A tool kit for patients to self-manage the treatment of cutaneous Leishmaniasis in low access areas in the pacific coast of Colombia.

Student’s work:

Students: Kelly Urango and Daniel Arenas
Course: Graduation project
Involvement: Chair supervisor
Partner: CIDEIM – International Center for Medical Research and Training. Cali, Colombia
Period: January 2019 – December 2019.

Key words: Leishmaniasis, self-treatment, social inclusion, personal informatics, rural areas.

Colombia as a geographically diverse and tropical country with a high prevalence of vector-borne and infectious diseases, there ́s a large amount of population at risk that still faces access barriers to healthcare. In the current Colombia ́s ongoing epidemiological transition, making healthcare accessible to all as a basic human right poses a myriad of challenges. Thus, Colombia ́s health profile encompasses a series of scenarios in need of innovative solutions to deliver healthcare to its population regardless of access, literacy and/or economic barriers. This is the case of Cutaneous Leishmaniasis (CD) in remote areas of the pacific coast, where there is a high prevalence of CL in the south and mid-western region of the country. Beyond new case detection, the recommended treatment poses a big adherence problem since they are expensive, have long duration with severe side effects, and care professionals have access barriers to provide a correct following-up treatment.

CURACAO was conceived as a concept design that seeks to ease patients’ adherence process to the Miltefosine® treatment by simplifying the monitoring and self-administrated drug intake process of patients suffering from CL in scattered rural settlements. The proposed solution involves the community leader, empowering key actors of the local population to oversee the treatment progress. As such, the approach used by this tool leverages the potential of human infrastructures in order for the tool to function within the context of the community. This allows the patient, communal leader and CIDEIM to share information of how the patient treatment was carried out.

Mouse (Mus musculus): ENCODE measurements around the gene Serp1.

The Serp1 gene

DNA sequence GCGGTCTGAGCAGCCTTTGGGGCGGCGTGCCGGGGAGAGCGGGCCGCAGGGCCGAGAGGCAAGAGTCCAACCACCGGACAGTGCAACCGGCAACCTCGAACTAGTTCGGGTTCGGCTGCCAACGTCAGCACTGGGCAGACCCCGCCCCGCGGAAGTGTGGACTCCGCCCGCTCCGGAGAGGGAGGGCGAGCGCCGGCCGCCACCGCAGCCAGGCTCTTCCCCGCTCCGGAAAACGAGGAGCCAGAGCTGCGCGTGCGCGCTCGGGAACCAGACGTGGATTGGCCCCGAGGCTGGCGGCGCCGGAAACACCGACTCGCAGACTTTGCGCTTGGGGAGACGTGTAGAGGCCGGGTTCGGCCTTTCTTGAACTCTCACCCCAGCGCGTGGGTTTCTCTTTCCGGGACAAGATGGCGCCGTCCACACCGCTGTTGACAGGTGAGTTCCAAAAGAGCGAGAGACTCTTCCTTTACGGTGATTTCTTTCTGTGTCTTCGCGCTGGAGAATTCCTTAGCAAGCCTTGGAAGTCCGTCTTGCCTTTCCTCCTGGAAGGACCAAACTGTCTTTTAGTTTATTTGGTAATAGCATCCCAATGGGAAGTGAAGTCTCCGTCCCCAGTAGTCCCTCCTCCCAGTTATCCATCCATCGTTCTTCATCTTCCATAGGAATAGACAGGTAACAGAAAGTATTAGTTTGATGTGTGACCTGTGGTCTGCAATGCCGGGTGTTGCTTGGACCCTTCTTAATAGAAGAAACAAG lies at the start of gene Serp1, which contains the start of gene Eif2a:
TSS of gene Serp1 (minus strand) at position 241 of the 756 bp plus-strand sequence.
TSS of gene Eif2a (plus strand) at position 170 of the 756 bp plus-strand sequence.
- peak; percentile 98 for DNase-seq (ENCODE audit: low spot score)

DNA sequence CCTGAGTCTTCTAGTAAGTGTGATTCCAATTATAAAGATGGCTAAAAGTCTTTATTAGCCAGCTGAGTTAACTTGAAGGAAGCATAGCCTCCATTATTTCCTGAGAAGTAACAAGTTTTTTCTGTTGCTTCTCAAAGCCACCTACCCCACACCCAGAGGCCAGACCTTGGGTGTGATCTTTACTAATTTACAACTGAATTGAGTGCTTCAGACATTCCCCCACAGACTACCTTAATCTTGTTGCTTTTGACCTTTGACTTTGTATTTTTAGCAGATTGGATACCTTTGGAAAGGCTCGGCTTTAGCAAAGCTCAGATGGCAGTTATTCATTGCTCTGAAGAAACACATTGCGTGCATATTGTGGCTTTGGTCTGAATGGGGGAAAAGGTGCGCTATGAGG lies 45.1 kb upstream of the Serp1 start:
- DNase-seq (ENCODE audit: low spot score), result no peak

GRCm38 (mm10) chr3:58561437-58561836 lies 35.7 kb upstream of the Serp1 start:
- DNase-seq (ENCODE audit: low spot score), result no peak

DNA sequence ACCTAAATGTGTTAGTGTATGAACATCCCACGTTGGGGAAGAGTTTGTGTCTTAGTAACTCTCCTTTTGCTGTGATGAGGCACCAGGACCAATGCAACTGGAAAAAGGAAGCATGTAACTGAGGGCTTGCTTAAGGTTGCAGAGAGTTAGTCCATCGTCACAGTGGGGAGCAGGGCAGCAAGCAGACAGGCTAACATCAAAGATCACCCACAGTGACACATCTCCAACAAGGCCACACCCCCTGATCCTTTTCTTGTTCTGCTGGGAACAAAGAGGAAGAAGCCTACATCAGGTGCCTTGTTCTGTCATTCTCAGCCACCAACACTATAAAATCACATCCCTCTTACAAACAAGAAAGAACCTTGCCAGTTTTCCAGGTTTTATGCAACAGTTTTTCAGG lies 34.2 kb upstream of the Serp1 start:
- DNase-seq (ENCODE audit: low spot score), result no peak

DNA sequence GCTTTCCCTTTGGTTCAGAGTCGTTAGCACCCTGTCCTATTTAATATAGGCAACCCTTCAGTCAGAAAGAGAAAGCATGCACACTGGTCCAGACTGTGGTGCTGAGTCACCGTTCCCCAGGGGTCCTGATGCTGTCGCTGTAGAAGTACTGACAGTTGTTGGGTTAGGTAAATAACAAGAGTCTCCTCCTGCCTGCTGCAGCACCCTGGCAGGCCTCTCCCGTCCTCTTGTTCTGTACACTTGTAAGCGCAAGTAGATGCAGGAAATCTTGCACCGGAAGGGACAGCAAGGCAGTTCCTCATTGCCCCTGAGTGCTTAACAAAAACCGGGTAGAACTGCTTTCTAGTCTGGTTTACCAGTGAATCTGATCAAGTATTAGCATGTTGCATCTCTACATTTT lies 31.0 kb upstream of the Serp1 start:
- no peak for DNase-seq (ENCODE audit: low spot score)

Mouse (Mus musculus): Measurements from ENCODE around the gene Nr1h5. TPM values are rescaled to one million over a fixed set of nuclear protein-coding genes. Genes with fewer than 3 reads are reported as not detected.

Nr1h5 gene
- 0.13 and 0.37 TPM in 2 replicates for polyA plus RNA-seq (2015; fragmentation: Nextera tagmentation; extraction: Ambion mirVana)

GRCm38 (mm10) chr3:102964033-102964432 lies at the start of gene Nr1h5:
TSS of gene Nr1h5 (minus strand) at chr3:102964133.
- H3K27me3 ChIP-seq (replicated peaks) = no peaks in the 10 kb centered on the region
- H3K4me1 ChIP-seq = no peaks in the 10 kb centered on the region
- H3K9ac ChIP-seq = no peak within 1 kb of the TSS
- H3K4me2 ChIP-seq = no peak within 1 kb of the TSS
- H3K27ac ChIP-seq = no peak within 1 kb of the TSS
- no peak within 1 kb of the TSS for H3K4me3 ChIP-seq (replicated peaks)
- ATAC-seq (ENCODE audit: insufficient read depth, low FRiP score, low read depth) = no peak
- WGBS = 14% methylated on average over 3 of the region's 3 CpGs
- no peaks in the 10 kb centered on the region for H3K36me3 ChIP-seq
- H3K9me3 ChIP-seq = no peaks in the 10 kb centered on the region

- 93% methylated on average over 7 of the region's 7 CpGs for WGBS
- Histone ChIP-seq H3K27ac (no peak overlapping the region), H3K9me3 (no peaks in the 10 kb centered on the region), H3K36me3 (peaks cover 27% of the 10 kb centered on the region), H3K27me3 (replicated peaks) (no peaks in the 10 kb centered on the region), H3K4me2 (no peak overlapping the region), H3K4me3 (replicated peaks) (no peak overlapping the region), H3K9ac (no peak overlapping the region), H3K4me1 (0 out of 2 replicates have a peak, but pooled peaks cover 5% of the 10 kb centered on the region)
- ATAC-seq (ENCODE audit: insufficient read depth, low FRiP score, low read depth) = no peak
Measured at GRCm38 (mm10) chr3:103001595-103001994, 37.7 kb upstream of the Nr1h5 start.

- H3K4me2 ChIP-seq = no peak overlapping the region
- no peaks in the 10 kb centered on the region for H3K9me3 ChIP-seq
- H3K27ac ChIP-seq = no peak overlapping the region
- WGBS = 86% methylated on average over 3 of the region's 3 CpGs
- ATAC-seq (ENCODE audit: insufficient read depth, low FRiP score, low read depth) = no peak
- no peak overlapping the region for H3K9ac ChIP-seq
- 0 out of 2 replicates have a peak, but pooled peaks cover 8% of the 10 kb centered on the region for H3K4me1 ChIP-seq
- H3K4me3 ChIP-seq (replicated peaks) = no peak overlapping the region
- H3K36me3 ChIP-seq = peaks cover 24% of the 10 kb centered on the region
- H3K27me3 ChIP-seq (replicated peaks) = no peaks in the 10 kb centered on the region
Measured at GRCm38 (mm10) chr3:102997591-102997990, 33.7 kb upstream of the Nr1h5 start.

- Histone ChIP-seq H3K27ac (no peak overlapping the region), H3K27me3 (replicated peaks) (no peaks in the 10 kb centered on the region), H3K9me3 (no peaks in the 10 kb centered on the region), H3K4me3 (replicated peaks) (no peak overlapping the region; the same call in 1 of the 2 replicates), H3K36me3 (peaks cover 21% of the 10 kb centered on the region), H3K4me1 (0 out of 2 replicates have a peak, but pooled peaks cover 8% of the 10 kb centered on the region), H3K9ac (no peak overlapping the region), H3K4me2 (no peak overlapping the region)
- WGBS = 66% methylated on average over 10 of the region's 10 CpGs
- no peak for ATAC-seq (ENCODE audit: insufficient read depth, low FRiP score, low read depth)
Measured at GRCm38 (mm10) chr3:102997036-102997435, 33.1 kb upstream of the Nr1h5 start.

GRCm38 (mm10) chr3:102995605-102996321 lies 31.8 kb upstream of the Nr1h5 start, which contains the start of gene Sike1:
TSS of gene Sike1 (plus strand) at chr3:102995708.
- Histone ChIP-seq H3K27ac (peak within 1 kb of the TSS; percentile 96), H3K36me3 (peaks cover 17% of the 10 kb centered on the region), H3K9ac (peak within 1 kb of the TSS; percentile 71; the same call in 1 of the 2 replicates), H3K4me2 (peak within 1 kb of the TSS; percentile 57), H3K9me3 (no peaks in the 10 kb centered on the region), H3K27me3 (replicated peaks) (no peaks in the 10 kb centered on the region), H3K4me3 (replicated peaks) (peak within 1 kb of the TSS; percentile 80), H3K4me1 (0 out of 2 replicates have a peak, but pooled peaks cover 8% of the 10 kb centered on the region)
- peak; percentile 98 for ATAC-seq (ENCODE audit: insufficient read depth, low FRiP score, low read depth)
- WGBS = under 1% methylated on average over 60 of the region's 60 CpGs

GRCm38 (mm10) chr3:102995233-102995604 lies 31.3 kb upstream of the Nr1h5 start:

The final concept served as backpack, with a form factor inspired by the shape of Cocoa pod and a Cununo, both a typical fruit and instrument used in the pacific coast of Colombia. This shape provides a structured and scheduled provision of medicine based on the Miltefosine prescription. CURACAO also serves the purpose of making easier the data collection process regarding the patient ́s treatment. Therefore, this prototype uses sensors to collect information about the patient’s behaviour using the treatment, a self-reporting strategy to inform possible adverse effects and it functions as an alarm that reminds the patient when to take the medicine.